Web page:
Choose your
own adventure

by Penni Drysdale


It’s a multiple choice question to go into the draw to win something amazing, rewarding and life changing:

“If you could choose your own adventure, what would it be?”

  1. a gentle, guided hike through stunning landscape with a poor sod to carry your load and a five-star room to collapse in each night after a Michelin Star dining experience
  2. nine or so months of slavery, featuring nausea, fainting, pelvic instability, wet coughing fits and a demanding, fully dependent child at the end of it
  3. neither of the above – life in itself is an adventure

I recently chose option b), for the second time. Soon after entering the competition I was carted away by men in white coats to a safe place for assessment and monitoring. Well, at least I ought to have been. What sane woman would not only choose this ‘adventure’  but go back for second helpings, knowing damn well what it entailed? Me, apparently and thousands, millions of other women. There must be some reward, some reason and logic behind such a choice, or the mental health system would be seriously weighed down.

Maybe it’s the attention that we get when a shapely bump appears beneath our clothing. Maybe it’s the concessions we get from regular duties like making a family meal, vacuuming or dealing with a crazed toddler tantrum. Maybe it’s the feeling of being the most special person in the world when your little foetus kicks you for the first time. But option b), seriously?

My pregnancy adventure started with the breasts. “Hey Pen, what sort of bra are you wearing? You look bigger than usual.” I hadn't seen Liz for eighteen months or so, and being a fellow small-breasted woman, she had noticed the change. “No special bra. Don't know really.” Now, secretly I knew that I could be pregnant – I was in the painfully long waiting period and knew that such transformations could take place early on in the process. But I didn’t let on.

Waiting, waiting...BINGO! Life was about to change and we were ecstatic, even our three year old son who really had no idea what this meant for his status in the family unit. The ecstasy lasted, oh, a wee while until the guilt that only expectant mothers and parents know set in. You know what I’m talking about. The “Oh my God, I think that egg was a not quite cooked; I think that trifle had alcohol in it, I let my heart rate get beyond snail’s pace, I forgot my multi-everything tablet this morning”.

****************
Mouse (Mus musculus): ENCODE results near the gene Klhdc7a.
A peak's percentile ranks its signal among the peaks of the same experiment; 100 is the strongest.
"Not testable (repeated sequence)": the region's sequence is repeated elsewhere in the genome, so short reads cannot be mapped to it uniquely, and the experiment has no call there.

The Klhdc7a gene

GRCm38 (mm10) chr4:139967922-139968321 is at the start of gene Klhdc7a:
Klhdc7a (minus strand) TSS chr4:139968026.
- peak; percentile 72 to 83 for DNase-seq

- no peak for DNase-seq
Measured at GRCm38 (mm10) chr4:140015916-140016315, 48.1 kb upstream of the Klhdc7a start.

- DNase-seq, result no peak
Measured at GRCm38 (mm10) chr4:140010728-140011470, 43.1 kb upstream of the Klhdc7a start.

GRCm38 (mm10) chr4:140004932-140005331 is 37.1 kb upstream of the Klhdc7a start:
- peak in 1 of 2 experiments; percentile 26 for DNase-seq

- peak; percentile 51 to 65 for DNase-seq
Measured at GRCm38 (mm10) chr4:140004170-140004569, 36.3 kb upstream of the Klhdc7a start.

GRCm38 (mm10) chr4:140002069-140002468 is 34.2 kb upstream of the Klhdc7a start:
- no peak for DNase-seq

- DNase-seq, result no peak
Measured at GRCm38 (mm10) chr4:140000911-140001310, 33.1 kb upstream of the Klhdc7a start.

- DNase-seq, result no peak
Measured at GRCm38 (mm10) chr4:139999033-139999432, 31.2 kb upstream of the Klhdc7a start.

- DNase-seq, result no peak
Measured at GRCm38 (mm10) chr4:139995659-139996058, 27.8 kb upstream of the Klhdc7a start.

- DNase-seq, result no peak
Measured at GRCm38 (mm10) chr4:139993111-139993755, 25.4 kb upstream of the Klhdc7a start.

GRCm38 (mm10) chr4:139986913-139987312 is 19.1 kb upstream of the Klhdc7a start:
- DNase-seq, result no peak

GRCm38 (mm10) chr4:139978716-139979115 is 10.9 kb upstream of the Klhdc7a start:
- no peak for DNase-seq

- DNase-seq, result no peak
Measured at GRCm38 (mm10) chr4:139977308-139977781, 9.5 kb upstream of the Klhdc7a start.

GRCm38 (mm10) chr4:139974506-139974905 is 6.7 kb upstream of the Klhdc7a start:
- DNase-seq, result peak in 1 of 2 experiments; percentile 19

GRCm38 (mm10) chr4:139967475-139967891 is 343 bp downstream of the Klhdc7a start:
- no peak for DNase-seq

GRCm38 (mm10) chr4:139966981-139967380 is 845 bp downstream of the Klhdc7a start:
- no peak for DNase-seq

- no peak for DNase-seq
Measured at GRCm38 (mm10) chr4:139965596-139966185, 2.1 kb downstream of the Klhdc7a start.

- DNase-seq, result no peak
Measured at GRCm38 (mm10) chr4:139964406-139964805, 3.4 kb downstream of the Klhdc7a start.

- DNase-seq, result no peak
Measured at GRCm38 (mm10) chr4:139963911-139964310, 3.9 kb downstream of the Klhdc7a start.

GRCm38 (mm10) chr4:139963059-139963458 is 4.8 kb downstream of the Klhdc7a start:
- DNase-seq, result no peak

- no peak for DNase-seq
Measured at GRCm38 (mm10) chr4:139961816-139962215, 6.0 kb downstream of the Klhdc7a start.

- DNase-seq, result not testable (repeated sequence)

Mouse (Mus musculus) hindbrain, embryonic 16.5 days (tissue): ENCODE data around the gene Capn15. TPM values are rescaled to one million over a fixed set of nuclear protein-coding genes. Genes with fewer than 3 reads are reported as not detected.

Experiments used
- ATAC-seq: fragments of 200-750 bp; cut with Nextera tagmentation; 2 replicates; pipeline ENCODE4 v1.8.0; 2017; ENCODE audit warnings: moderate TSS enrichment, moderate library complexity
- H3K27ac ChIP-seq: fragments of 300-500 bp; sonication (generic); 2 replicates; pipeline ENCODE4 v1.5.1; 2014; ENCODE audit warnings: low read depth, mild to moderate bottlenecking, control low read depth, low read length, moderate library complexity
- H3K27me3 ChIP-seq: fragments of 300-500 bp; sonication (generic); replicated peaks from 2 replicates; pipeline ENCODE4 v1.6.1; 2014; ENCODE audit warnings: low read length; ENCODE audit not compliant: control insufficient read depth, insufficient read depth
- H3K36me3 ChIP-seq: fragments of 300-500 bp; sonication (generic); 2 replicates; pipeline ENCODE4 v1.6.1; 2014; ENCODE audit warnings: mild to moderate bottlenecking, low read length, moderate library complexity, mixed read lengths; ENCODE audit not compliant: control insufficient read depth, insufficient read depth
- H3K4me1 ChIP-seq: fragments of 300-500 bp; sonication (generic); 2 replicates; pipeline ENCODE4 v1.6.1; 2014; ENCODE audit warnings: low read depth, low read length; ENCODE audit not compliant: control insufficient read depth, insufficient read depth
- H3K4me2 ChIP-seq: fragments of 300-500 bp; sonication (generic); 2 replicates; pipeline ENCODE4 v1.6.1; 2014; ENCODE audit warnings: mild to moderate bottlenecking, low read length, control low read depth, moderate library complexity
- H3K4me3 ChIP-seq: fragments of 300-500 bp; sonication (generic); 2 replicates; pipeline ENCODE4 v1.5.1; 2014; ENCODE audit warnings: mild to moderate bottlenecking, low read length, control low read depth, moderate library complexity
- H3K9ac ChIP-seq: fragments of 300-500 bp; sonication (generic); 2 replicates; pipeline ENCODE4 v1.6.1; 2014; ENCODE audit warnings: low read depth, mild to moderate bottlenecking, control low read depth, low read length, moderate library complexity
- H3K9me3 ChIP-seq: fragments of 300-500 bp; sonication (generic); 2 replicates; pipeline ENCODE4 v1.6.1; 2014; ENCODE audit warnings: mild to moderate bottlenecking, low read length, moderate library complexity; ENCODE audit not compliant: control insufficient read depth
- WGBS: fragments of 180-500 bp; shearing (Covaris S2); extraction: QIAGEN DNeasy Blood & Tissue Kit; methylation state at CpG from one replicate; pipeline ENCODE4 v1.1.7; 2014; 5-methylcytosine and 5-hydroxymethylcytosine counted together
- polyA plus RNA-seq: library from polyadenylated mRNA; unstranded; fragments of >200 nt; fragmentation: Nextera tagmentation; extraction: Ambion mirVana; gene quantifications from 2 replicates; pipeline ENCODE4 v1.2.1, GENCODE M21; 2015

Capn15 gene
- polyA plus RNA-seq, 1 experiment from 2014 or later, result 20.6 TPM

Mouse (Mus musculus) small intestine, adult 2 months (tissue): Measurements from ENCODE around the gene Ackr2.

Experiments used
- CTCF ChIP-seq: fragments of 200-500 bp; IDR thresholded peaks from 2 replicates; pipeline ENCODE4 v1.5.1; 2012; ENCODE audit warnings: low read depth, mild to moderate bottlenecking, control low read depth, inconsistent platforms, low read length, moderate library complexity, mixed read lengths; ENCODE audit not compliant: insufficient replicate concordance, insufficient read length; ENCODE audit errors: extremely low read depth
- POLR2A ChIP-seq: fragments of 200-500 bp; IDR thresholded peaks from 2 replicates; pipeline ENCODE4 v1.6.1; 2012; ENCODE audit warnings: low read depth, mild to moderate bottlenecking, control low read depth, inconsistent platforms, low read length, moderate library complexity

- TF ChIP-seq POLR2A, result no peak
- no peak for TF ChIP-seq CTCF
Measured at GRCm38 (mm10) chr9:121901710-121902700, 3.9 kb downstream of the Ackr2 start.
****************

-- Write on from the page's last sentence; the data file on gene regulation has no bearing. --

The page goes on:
And of course, the guilt that ensues when others thrust it upon you, either with overt comments or knowing looks. “Is that drink caffeinated? Are you really allowed to have fetta cheese? Were you just inhaling second-hand cigarette smoke from the man ten metres down the road? TERRIBLE PERSON!”

As the first week or so tumbled by, the more physically debilitating signs of pregnancy emerged (I thought I had a terrible case of the flu, minus the nose and throat stuff – turns out it was the beast within). Having only been back in the country for a few weeks (after an actual overseas adventure), I boldly took on a locum position at a hospital too far away and my body punished me no end. Day long nausea, but no actual vomiting, for which I’m supposedly lucky (I think I’d rather have one massive puke in the morning and be done with it for the day), Spinning World Syndrome that nearly caused me to faint like an actress over a patient’s hospital bed, and chronic fatigue, necessitating a collapse on the couch upon returning home early (thanks to the aforementioned symptoms), and little other movement for the rest of the evening. Joy, oh joy. I swear it wasn’t this bad last time.

Thankfully that period is beginning to pass (though I still like to collapse on the couch and linger in bed, blaming the baby). The more recent part of this endurance test has been pelvic instability. An unstable pelvis, as the name suggests, that feels like it could cave in at any point. It means that I have skipped through the glowing second trimester and landed straight in the seriously too awkward stage – pillows between my legs at night, no lying on my back in case my uterus crushes the lower vertebrae (that’s how it feels, anyway), no slumping on the couch, no sitting or standing for too long, no walking around for more than five minutes and definitely no belly dancing (lucky I have never been interested). I have exercises to do to strengthen the relevant muscles and it just may be helping. Unfortunately, my pelvic floor muscles are now complaining every time I cough or sneeze or laugh or breathe, because their exercises have been shafted to make way for the Core Muscles (they just sound more important, don’t they?).

And so I ponder why I chose option b). I’m not a glutton for punishment, believe me, and I’m not that desperate for attention from strangers. I do like my larger breasts and I do feel like the most special person in the world when the tap-tap-tapping from within begins, but if you pressed me for a real explanation for my insanity I couldn’t articulate it. All I know is that the Tena pads and immobility will be well worth it for the reward at the end.


© Penni Drysdale

“A gender-equal society would be one where the word ‘gender’ does not exist: where everyone can be themselves.”*

I’ve always been aware of gender conditioning and actively tried to combat any lingering prejudices or stereotypes in my own parenting, even down to encouraging dolls with my boys when they were little. It’s great to read people writing about gender issues they’re experiencing with their kids. For too long these subjects have been discouraged or silenced. I’d love to publish some more creative writing on this topic, especially if you are struggling with a child who actively tries to move away from gender normative preferences. A society where everyone can be themselves thanks Gloria for those aspirational words.

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* Gloria Steinem